Transport Scotland has published a Consultation which seeks opinion on issues that underpin the operation and delivery of Low Emission Zones (LEZs).

This includes:

  • emission standards;
  • exemptions; and
  • penalty charges.


Scotland is facing legal, environmental, health and social challenges around air pollution, where non-compliance with domestic and European air quality legislation is mainly due to road-based emissions, with high pollution hotspots associated with nitrogen dioxide (NO2) and particular matter (PM) remain in a number of Scottish cities.

The purpose of this Consultation is to set out the proposed arrangements and options related to the nationally consistent LEZ standards which will be set out in legislation in conjunction with specific guidance.

The Programme for Government committed to the introduction of LEZs into Scotland's four biggest cities between 2018 and 2020, and into Air Quality Management Areas by 2023 where National Low Emission Framework appraisals support this approach.

Part 2 of the Transport (Scotland) Act 2019 contains provisions that will enable the creation and civil enforcement of LEZs by local authorities and allows the Scottish Ministers to set nationally consistent standards on matters such as emission standards, penalties and exemptions.

This Consultation also seeks views on the LEZ Guidance which will outline a range of exemplar voluntary objectives for local authorities to consider across a range of topical areas and opinions are welcome on the type and form of the voluntary objectives.

Responding to this Consultation

This Consultation is open for responses from 13 December 2019 until 24 February 2020.

The way to respond is by completing an online survey on the Scottish Government's portal.

For more information, see:

"The moment of crisis has come"
Published: 16 Jan 2020

Alongside Greta Thunberg, Sir David Attenborough has in recent years become a figurehead in the fight against climate change. And it is a fight. We've been warned repeatedly for several years that the time for action is now or our planet will face irreparable damage through human-induced climate change. Yet many governments around the world have failed to implement comprehensive action that will make a real difference.

Sir David has now said that the "moment of crisis has come", adding that "we have been putting things off for year after year". The comments, given in an interview with the BBC, are in response to current environmental issues, such as the raging bush fires in Australia, heightened by arid land and climatic conditions which are worsened by human activities. "As I speak," Sir David said, "south-east Australia is on fire. Why? Because the temperatures of the Earth are increasing."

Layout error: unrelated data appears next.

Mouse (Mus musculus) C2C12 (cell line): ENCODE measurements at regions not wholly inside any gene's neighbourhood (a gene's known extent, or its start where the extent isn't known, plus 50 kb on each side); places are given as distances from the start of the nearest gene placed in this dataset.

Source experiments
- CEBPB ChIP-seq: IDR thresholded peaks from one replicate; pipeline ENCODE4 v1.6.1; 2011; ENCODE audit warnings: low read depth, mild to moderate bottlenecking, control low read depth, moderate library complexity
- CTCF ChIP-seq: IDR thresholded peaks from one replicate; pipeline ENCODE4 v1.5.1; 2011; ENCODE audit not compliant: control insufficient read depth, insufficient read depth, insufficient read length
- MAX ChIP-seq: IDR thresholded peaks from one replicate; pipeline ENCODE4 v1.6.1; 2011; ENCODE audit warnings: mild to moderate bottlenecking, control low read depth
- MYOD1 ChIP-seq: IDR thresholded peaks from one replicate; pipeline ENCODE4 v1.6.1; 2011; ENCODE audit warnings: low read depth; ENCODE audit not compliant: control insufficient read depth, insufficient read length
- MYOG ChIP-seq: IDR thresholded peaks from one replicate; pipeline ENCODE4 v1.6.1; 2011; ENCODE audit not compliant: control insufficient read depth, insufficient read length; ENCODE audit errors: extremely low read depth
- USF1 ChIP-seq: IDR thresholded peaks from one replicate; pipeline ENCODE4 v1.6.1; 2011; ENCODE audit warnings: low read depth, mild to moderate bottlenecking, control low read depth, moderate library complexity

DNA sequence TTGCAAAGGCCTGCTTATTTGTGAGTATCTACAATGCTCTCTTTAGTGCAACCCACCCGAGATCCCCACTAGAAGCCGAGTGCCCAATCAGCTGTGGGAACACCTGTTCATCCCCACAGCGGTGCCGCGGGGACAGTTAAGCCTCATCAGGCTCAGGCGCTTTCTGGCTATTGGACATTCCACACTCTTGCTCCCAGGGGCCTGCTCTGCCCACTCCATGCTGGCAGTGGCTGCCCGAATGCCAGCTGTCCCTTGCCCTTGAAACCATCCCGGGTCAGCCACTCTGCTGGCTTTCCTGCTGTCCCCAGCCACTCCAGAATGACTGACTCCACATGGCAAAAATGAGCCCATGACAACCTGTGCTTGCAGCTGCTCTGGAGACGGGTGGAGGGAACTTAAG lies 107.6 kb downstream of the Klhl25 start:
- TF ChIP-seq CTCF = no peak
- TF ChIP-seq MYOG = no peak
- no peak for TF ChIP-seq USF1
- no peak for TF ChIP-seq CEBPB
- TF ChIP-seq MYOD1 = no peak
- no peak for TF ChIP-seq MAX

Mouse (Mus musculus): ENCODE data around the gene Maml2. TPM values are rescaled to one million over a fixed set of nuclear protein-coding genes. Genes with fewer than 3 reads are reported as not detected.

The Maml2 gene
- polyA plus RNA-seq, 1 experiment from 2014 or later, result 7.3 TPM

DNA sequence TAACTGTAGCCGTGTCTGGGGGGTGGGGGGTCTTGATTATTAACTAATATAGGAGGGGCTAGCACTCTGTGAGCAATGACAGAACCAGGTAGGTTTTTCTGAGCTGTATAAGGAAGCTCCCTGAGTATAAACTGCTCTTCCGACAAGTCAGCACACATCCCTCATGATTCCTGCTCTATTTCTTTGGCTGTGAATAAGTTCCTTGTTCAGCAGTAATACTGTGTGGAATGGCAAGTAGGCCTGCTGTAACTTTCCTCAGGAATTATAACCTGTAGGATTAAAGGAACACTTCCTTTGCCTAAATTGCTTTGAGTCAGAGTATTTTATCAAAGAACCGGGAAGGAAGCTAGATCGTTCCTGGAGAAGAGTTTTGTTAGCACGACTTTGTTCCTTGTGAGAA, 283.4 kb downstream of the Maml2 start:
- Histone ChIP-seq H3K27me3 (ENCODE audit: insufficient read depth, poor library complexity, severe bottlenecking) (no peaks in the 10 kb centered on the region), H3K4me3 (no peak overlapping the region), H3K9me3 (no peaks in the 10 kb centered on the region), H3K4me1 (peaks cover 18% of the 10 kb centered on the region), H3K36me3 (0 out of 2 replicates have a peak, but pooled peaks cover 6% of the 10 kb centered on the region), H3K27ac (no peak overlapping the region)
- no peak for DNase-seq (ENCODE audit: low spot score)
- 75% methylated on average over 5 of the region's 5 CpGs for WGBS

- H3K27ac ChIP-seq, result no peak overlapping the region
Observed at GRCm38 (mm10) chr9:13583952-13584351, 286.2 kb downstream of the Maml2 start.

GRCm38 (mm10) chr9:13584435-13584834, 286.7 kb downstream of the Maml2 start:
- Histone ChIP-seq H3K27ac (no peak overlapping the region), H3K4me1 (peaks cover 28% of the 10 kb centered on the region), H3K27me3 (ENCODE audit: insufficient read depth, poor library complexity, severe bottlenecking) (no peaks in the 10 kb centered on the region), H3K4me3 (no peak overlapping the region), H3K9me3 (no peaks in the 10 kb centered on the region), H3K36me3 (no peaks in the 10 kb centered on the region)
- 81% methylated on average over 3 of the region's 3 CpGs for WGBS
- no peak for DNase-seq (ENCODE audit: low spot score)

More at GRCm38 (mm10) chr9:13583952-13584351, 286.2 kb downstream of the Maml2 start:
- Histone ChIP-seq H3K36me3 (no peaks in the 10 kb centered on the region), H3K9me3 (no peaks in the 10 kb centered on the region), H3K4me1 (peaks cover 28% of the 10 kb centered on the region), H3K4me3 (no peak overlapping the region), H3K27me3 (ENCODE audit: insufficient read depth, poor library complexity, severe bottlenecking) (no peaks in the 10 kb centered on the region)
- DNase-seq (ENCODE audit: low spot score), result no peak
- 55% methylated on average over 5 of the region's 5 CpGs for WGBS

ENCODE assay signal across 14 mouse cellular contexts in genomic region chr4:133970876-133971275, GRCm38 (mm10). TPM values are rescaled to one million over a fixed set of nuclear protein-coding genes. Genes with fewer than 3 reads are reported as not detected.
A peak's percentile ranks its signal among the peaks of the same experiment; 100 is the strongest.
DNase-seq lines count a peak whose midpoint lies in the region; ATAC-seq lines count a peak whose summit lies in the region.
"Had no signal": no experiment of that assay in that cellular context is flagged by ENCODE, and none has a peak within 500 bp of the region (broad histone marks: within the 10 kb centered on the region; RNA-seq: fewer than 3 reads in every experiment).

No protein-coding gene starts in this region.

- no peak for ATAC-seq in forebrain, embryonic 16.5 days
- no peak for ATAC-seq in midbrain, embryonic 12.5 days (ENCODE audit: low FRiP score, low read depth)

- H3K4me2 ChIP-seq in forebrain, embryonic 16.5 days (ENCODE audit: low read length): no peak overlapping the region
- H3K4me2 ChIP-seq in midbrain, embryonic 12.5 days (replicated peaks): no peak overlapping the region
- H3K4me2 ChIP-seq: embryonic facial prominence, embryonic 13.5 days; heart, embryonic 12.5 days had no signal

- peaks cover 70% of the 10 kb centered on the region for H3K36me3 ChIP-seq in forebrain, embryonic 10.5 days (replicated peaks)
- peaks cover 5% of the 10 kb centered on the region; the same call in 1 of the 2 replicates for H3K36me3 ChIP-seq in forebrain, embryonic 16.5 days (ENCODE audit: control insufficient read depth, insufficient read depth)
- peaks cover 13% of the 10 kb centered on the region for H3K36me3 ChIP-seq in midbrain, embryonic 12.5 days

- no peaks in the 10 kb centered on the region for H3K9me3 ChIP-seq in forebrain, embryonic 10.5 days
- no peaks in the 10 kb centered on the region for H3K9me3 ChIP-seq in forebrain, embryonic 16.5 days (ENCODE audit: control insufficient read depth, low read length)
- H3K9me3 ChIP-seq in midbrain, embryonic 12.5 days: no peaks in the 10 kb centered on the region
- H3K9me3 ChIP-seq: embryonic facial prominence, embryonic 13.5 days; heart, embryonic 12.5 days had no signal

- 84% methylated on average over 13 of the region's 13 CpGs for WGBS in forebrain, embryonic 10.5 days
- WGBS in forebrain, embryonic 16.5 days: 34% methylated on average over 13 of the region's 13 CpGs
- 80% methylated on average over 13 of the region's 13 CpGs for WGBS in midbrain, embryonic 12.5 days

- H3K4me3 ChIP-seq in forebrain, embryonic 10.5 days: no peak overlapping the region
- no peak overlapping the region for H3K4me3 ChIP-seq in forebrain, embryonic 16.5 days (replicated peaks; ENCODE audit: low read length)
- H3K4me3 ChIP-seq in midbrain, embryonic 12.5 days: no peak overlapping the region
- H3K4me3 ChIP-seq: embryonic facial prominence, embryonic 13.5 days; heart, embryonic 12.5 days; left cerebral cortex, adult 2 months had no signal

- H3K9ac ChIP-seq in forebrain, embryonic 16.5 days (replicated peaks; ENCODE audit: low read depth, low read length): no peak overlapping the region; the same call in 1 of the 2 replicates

There was hope that the Paris Agreement signed in 2016 would be the beginning of significant change. High hopes were also placed on the discussions at COP25 in December 2019. Despite the fact COP25 was the longest UN climate talks in history, it ended with little to no agreement on tangible changes to protect our planet. Instead, it challenged delegates to make new climate pledges in time for COP26 taking place in Glasgow in November, a decision that led the UN Secretary General Antonio Guterres to say: "The international community lost an important opportunity to show increased ambition on mitigation, adaptation and finance to tackle the climate crisis."

Given that scientists have recently confirmed that the 2010s was the hottest decade on record and 2019 was one of the warmest years ever seen, it is no wonder that Sir David is choosing to speak up in the strongest of terms.

Whilst some governments have already made different pledges to take action, there is no guarantee that it will actually happen. The UK has been one of the more active countries in this area, setting a legally binding zero carbon emissions target by 2050, although decisions need to be made soon about how this will be achieved and then actions implemented to make sure it actually happens.

Sir David said, "We have to realise that this is not playing games," adding "This is not just having a nice little debate, arguments and then coming away with a compromise.

"This is an urgent problem that has to be solved and, what's more, we know how to do it - that's the paradoxical thing, that we're refusing to take steps that we know have to be taken."

Let us hope the world begins to listen to Sir David and other prominent activists.

A new unit will bring together law enforcement agencies and environmental regulators to target waste criminals.

On 16 January a new task force called the Joint Unit for Waste Crime (JUWC) was created to tackle serious and organised waste crime, such as dumping hazardous materials on private land, false labelling and financial fraud. The unit will bring together law enforcement agencies, environmental regulators, HMRC and the National Crime Agency to crack down on waste crime, which in 2018 alone cost UK economy at least £600 million, and the Home Office found that perpetrators are often involved in other criminal activities, such as large scale fraud and modern slavery.

The Governmental press release states that the new unit will conduct site inspections, make arrests and prosecutions and, upon conviction, push for heavy fines and prison sentences.

By working together JUWC will be able to share the intelligence between agencies more easily and promptly to take swifter action when investigating criminal waste operations and other related illegal activities, such as money laundering and human trafficking.